10 Interesting Things You May Not Know about Japan

Japan is well-renowned for its beautiful landscapes, extremely polite people and fabulous cultural representatives including manga, Skytree Tower, and Mount Fuji. She gains popularity among people of different nationalities owing to her wide range of delicious food, marvellous scenic spots as well as its wonderful culture. In this article, 10 interesting things about Japan will be introduced. Next time when you pay a visit to this wonderland, please take a note!

10. Baseball is a Popular Sport in Japan

Whenever you switch on the television, it is not uncommon to find that some channels are live broadcasting baseball tournaments. Almost everyone in the country loves this sport. Not only children participate in this kind of sports in Japan, baseball also gains popularity among adults. There is a well-renowned competition for high school students in Japan, which is named as “The National High School Baseball Championship”. It takes place in summer and it is an annual nationwide high school baseball competition. If you are interested in baseball, remember to arrange a time watching this exciting tournament!

ぽこ太郎 on Wikimedia Commons

9. Drinks are Always Served with Ice in Restaurants

Customers are served with a cup of tea and water before ordering food in a restaurant. Most of the restaurants in Japan provide customers with mugi-cha (“麦茶” wheat tea in Japanese) or water with ice added all year round whereas some even offer both! The reason for that is because the Japanese would like to express their gratitude to customers. They think it is impolite to provide customers with tea or water without ice. That is why ice is added in tea and water for customers.


8. 5-yen Should Be Used for Worshipping in Shrines

When you pray in shrines, bear in mind that you should make good use of 5 yen coins as 5 yen has a special meaning. Based on its Japanese pronunciation, 5 yen (5), which is equivalent to “ご縁” (Go-en). “Go” is equivalent to a polite way of expressing “” whereas “” indicates bonding and relationships. Owing to this special meaning, people tend to use 5-yen when praying at shrines.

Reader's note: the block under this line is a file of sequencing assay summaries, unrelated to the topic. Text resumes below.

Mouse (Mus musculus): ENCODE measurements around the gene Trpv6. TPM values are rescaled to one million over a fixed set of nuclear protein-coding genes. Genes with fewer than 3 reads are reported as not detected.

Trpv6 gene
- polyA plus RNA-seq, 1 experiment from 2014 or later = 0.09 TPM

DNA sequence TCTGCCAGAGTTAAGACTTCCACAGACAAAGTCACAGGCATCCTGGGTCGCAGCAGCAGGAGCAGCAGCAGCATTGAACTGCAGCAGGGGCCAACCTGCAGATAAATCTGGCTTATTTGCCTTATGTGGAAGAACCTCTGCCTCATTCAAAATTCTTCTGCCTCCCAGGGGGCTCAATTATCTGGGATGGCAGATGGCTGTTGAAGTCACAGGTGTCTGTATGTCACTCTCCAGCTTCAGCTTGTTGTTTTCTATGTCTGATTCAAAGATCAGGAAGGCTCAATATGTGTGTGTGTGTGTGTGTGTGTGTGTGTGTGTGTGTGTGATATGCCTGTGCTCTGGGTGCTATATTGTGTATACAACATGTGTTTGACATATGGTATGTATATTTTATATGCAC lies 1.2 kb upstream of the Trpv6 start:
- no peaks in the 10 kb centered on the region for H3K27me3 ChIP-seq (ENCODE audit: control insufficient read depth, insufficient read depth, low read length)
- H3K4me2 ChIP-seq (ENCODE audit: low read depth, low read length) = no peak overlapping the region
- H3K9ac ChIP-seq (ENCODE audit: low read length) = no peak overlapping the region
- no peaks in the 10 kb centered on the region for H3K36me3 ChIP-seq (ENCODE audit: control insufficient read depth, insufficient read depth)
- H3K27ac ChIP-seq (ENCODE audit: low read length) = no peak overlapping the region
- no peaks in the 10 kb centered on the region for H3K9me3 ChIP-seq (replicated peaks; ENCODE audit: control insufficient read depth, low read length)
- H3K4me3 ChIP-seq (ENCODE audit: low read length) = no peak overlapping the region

5 yen or Go-en coin

7. 10-yen Donations Should Be Avoided in Shrines

10 yen (10) is pronounced as tōenとおえん” (“遠縁”) in Japanese, which symbolizes “no bonding with the kami” (“”, meaning “God” in Japanese). As a result, most Japanese tend not to use 10 yen when worshipping in a shrine. Apart from that, you can also opt for the amount with good meanings in Japanese. Japanese people also make use of 11 yen-the 2 ones in 11 when pronounced from their Japanese pronunciation, form the word ee ("いい") meaning “good” in Japanese-and 41 yen (41 in Japanese pronunciation meaning yoi ("よい") which also means good) in shrines.

Two 10 yen coins or Tōen

6. Take Off Your Shoes Before Getting Into Someone’s House or Store Changing Rooms

Before entering other peoples homes or trying new clothes in the changing room of a clothing store, please always bear in mind that you have to take off your shoes beforehand. Just like the photo below.


5. Wear a Face Mask When Trying on Clothes in Changing Rooms (Advice for the Ladies)

Not only should you take off your shoes before trying on new clothes in the changing room, the staff always reminds customers of wearing a face mask. Don’t worry, they are provided by the shops and you don’t have to bring one yourself. In order to prevent clothes from getting stained by cosmetics, it is very important that customers have to wear one before trying on clothes.

Sean McGrath on Flickr

4. There are a Number of TV Programmes Introducing Japanese Food

When you switch on the television in Japan, it is interesting to find out that most programmes are concerning latest and famous food items. Regularly, some TV channels even hold some snacks, ramen, and cooking competitions for food lovers to rank the best ones.

Photo by Michael Zimmer on Flickr.

3. You No Longer Have to Worry About Your Luggage!

When you go traveling, do you always have to think of somewhere to keep your luggage with you all day long before checking in or after checking out of the hotel? Nevertheless, if you are in Japan, you don’t have to worry about this anymore. Lockers are provided in every Japan Rail Station and even some shopping malls too! The prices for each locker vary, depending on their sizes. Stop lugging around that heavy portmanteau and get yourself a locker next time!


2. Stamps Called Hanko are Used by Japanese When Confirming Documents

Instead of signing their names, Japanese tend to use hanko when confirming documents, especially for signing contracts. Hanko can be bought cheap in 100 yen shops. However, if you want some hankos of a higher quality, order one from the shops specializing in crafting them!

Rack at 100 yen store with a wide selection of hanko stamps.
Hankoyasan 21. A store specializing in handmade hanko stamps.

1. ATM

If you have a Japanese bank account, please always bear in mind that taking money before public holidays is very important. The main reason is that, people usually have to queue up when taking cash during holidays. And, you may have to pay tax other than handling fees when taking cash during after-hours, but it all hinges on the banks.

All and all, the aforementioned ones are solely some of the interesting things that you may not have discovered during your previous trip(s) in Japan. Pay attention to these and discover some new ones on your trip to Japan!

MIKI Yoshihito on Flickr

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